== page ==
Interpretive denial consists of the sort of weasel words which conservative politicians like to use. For example, Liberal leader Tony Abbott says (with my emphasis): “climate change is real, humanity does make a contribution to it and we’ve got to take effective action against it”. In reality, human influences on climate now far outstrip natural ones. Or consider Abbott’s less streamlined and more revealing remarks on ABC TV’s Q&A in 2010:
This idea that the science was settled was not something that I wholly accepted. [Human activity] has a role. It plays a part. There’s no doubt about that, Tony. How big a part, well, let the scientists argue about that. In the end I’m not going to, I guess, try to challenge their scientific expertise. […] The scientist may well be right. Carbon dioxide may well be the principle villain in harmful climate change and what we should do, therefore, is take prudent and affordable precautions.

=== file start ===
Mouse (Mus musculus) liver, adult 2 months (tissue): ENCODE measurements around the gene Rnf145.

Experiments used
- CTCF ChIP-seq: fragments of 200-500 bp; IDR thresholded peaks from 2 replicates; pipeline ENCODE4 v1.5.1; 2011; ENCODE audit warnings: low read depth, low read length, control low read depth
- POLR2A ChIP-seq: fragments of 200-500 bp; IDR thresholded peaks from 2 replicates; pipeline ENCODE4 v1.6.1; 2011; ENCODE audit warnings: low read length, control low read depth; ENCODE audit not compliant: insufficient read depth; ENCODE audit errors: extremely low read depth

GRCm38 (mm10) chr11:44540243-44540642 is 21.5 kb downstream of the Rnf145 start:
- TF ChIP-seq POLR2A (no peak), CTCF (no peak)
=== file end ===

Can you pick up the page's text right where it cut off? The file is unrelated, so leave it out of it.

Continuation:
And then there’s this comment Abbott made this January:
Isn’t it bizarre that this government thinks that somehow raising the price of electricity is going to clean up our environment, stop bushfires, stop floods, stop droughts? Just think of how much hotter it might have been the other day but for the carbon tax!
I hope I don’t have to explain why that argument is so ridiculous: CO2 emissions accumulate in the atmosphere over time.
It is hard not to conclude Abbott’s real position is what he reportedly said in 2009: the science of climate change is “complete crap” but “the politics of this are tough for us”.